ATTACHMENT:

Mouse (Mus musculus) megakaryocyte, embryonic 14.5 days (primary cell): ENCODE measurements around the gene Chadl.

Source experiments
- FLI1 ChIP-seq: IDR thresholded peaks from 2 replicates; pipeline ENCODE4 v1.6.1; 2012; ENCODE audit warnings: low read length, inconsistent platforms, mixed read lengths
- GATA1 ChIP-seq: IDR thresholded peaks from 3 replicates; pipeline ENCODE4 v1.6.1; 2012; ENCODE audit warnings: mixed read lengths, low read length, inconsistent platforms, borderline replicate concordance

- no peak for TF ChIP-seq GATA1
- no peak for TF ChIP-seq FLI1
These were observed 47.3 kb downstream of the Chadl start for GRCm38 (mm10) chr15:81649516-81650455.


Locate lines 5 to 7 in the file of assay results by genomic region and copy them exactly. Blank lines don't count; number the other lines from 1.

- no peak for TF ChIP-seq GATA1
- no peak for TF ChIP-seq FLI1
These were observed 47.3 kb downstream of the Chadl start for GRCm38 (mm10) chr15:81649516-81650455.